10 Days

20130613-101359.jpgMy mom gave me this mug a few years ago while I was working on a manuscript called Paint Chips.

At the time, I doubted the novel would ever find a publisher, let alone an audience. Still, I wrote. And wrote. And wrote.

I wrote my story. The one on my heart. I knew very little about novel structure and plot arcs and passive verbs. I wrote out of shear passion.

When it was done, I needed to start work on my second novel.

I felt paralyzed. This time I knew more about how a novel should be written. How I should format everything. I’d gotten a few reviews that stuck in my head. Some were too flattering. Others hurt.

There were months when I’d sit down to write and I’d hear the reviews. What they’d said spiraled into negativity.

For the good ones, I’d think about how one day they would realize what a fraud I am. That I can’t write. That they were just being nice.

As for the less than good reviews, I heard the negative things they’d said. Not that anyone was mean. Not at all. But the “cons” or what they didn’t like about the book spun around and around in my head. I’d write a sentence. Stop. Read it. Agonize over how bad it was. How that reviewer would grill me for how awful I’d done. Beat myself up for even attempting to write.

I just about gave up. Quit the story. Tossed it in the trash.

Then, one day, I pulled my mug out of the cupboard and filled it with coffee.

“Write your own story.”

It clicked.

What went right with Paint Chips was that I allowed the passion to flow. Who cares if somebody didn’t like the story or my writing? I needed to stop caring.

I had a story to write.

So, I wrote my own story. A story that had been bursting from within. Let me tell you, My Mother’s Chamomile is from my heart.

If people don’t like it, okay. If they think I’m a hack writer, all right. I’ll survive.

But it’s the story I had to write. And I did.

I can’t be more pleased that I let it out.

Releasing February 15, 2014
Releasing February 15, 2014

Tell me, do you have a story to tell? What keeps you from doing it? Or, if not a story, do you have a passion that you’d like to let out? I love hearing from you!

9 Comments on “10 Days

  1. I don’t know why there is so much fear when I sit down to write. I feel like I’m a kid pretending to be a grownup and it’s rather hard to get over. So glad to have a friend that was able to “get over” those feelings.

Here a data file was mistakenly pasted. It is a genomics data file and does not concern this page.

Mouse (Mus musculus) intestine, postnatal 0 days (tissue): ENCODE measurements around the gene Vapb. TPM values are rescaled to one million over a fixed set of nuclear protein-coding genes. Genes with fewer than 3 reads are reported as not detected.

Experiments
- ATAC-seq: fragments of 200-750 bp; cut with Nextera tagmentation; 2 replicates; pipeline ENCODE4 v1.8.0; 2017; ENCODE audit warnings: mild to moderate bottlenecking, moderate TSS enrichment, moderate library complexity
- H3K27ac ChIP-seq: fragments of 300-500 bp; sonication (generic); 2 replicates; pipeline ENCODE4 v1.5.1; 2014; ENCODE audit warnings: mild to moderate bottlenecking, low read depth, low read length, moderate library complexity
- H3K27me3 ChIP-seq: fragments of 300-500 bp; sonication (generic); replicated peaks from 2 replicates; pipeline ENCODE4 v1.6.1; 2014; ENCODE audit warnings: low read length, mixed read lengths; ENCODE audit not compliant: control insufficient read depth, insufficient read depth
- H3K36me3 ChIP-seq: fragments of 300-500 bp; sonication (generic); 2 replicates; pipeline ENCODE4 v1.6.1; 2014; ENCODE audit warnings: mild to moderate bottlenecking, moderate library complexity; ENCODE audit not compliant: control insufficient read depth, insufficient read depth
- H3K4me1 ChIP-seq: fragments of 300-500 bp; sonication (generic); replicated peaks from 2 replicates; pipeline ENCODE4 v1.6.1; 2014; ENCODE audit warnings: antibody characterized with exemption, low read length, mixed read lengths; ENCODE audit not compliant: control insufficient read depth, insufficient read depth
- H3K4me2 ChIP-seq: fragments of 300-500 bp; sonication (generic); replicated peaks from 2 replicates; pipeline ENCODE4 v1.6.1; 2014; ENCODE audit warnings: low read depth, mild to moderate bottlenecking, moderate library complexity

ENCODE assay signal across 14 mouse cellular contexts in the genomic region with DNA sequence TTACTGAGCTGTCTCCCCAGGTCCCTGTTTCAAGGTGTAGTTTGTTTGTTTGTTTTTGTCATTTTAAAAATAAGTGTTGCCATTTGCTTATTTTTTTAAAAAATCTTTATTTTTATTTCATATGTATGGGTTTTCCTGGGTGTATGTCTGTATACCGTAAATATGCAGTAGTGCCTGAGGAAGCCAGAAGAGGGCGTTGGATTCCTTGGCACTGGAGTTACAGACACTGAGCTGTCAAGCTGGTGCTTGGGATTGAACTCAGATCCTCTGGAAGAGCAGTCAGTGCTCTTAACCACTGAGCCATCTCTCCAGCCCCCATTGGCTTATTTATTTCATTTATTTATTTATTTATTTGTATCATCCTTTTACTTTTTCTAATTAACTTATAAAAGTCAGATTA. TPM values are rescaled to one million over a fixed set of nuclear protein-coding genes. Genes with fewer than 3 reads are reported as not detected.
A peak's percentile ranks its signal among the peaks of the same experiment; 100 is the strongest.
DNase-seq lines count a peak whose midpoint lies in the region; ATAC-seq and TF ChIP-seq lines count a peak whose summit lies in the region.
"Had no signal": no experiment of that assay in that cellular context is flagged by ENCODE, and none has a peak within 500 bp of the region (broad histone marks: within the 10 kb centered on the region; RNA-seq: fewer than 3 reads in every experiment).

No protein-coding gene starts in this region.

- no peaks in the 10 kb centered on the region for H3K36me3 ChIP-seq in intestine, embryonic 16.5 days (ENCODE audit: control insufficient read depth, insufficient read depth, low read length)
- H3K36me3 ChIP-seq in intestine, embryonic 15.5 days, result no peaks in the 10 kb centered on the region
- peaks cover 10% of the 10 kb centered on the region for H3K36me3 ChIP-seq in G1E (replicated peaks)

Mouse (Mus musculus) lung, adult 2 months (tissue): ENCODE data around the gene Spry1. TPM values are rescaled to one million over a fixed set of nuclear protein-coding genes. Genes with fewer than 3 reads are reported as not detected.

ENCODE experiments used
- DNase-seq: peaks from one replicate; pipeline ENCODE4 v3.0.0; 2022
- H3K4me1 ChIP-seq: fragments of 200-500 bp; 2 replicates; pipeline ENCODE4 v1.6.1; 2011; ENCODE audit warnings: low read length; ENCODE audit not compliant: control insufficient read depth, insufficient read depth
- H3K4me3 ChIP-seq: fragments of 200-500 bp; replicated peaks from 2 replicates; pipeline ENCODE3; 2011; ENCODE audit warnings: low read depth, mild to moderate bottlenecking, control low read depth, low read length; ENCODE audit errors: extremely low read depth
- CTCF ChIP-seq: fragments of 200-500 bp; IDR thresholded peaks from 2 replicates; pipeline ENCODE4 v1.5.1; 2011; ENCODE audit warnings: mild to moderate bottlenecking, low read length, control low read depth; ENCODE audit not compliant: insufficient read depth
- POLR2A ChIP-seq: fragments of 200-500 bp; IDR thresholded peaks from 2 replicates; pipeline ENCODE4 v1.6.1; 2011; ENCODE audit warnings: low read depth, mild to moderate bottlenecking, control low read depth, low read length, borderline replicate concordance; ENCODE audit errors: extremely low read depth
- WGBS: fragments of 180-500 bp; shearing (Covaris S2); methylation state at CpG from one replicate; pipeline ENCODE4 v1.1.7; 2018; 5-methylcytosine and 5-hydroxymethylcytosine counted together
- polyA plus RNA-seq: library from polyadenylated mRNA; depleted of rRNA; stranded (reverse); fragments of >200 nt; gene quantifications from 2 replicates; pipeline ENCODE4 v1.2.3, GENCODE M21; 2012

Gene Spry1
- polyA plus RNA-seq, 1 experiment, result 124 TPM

• I still have the fear. But I’ve learned to pray for help. Also, I’ve got a really amazing community that assures me that the anxiety is normal…but they don’t let me use it as an excuse. Keep at it, Jess. Love you.


  2. I’m definitely feeling that. I think once you’re finally in print, you just have this whole new standard (people read my book! They want to read another one!) and, as you said, you’ve been edited, so that can hang up the creative process. I think the key is pushing ahead and sticking with it, like you did with Paint Chips. I’m sure My Mother’s Chamomile will be another fave of mine, as well.


    • Yes! I had far more anxiety with My Mother’s Chamomile. Far more. It’s just another phase in the writing life. But pushing through is essential. I had to start recognizing the negativity as something I was creating. That the “not-stellar” reviews weren’t mean or out of a heart that hated me. They were honest about how they felt. It was my neurotic brain warping things.

      I felt extremely attacked during the writing of this book.


      • I hear you! I think that’s why we authors need to hold each other up in prayer, esp. when we know the topics we’re covering or the characters we’re dealing with need to be presented the right way.


  3. I can hardly wait to read it. I can relate. My first book is the story in my heart and will be out this spring. I am starting another and feel overwhelmed yet happy.


  4. Sometimes it takes me three hours to write a sentence. It’s hell, and I wonder why I agonise so much over words. The next day, however, when I read it over, that sentence was worth the agony. Writing is like that. Sheer plod. And you just have to keep going, because no one can write your story but you.


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